where yc is the calculated adsorption capacity from the model, ye is the measured adsorption capacity from the experiment, and ye¯ is the average of the measured adsorption capacity.

3. Results and Discussion

3.1. Effects of Reaction Time and Temperature

The phosphate removal by the quintinite as a function of reaction time is provided in Fig. 2. The phosphate concentration decreased rapidly with increasing reaction time until equilibrium was reached. At 30°C, the phosphate concentration dropped to 0.124 mgP/L at 5 min of reaction time and further decreased to 0.057 mgP/L at 1 hr. The phosphate sorption reached equilibrium at 4 hr of reaction time with a phosphate concentration of < 0.05 mgP/L. The sorption capacity changed from 1.44 to 1.51 mgP/g with reaction time changing from 5 min to 4 hr.
The kinetic model fits and the related model parameters are provided in Fig. 3 and Table 1, respectively. The values of R2 indicate that the pseudo second-order model (Fig. 3(b)) was the best model to describe the kinetic data, and chemisorption is involved in the adsorption of phosphate to the quintinite. In addition, the values of qe in the pseudo second-order model increased with increasing temperature (Table 1), showing that the phosphate adsorption capacity of the quintinite increased as temperature increased. The values of k2 also increased with increasing temperature, demonstrating that the time for equilibrium decreased as temperature increased.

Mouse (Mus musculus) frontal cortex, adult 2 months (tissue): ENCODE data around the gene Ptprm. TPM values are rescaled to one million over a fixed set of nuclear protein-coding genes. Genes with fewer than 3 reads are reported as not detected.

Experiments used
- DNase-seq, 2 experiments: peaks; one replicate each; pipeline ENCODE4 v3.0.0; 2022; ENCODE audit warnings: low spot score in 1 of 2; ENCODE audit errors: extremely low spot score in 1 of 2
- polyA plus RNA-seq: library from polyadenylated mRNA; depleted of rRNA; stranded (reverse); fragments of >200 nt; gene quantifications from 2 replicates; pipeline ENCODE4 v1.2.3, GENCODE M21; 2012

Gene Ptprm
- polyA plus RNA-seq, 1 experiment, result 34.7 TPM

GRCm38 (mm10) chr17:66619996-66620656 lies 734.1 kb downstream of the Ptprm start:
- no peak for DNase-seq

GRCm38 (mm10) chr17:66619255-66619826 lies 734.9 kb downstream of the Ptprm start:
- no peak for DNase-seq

The phosphate removal by the quintinite at different temperature is also presented in Fig. 2, demonstrating that the phosphate sorption to the quintinite increased with increasing temperature from 15 to 45°C. It indicates that the sorption process was endothermic. The thermodynamic parameters are presented in Table 2. The value of ΔH0 was determined to be 487.08 kJ/mol, demonstrating that the phosphate sorption to the quintinite had the endothermic nature. The value of ΔS0 was calculated to be 1,696.12 J/(K·mol), indicating that the randomness increased at the interface between solid and solution during the sorption process. The values of ΔG0 were in the range from −1.67 to −52.56 kJ/mol, showing that the phosphate sorption to the quintinite was spontaneous. Our results agree with the report of Halajnia et al. [14] who examined the endothermic nature of phosphate sorption to Mg/Al LDH. Cheng et al. [15] also reported that phosphate adsorption to calcined Zn/Al LDH increased with increasing temperatures from 25 to 50°C. However, Das et al. [16] reported that phosphate adsorption to calcined Mg/Al LDH decreased with increasing temperatures from 30 to 60°C, showing that the sorption process was exothermic.

3.2. Effect of Initial Phosphate Concentration

The phosphate removal by quintinite particles as a function of initial phosphate concentration is provided in Fig. 4(a). The percent removal decreased with an increasing initial phosphate concentration from 2 to 20 mgP/L. At the lowest concentration of 2 mgP/L, the percent removal was 98.4%. The percent removal decreased to 45.0% at the phosphate concentration of 10 mgP/L and further decreased to 33.7% at the highest concentration of 20 mgP/L. The sorption capacity increased from 1.54 to 5.28 mgP/g with increasing phosphate concentrations from 2 to 20 mgP/L.